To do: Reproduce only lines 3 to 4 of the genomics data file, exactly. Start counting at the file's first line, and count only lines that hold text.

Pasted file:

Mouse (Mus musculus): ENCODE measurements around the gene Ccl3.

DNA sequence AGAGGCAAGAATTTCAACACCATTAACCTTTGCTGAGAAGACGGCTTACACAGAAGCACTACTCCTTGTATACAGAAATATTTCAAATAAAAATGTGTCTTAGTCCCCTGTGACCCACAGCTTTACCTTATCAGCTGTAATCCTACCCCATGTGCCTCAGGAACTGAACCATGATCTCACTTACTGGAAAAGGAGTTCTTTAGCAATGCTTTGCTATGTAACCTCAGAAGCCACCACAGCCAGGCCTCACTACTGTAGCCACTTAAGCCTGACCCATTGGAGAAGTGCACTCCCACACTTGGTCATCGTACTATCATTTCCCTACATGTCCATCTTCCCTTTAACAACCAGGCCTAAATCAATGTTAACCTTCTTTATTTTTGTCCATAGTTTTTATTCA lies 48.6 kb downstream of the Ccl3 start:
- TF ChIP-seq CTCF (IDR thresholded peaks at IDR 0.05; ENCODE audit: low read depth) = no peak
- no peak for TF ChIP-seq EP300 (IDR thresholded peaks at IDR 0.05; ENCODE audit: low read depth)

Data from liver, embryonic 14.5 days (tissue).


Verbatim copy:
- TF ChIP-seq CTCF (IDR thresholded peaks at IDR 0.05; ENCODE audit: low read depth) = no peak
- no peak for TF ChIP-seq EP300 (IDR thresholded peaks at IDR 0.05; ENCODE audit: low read depth)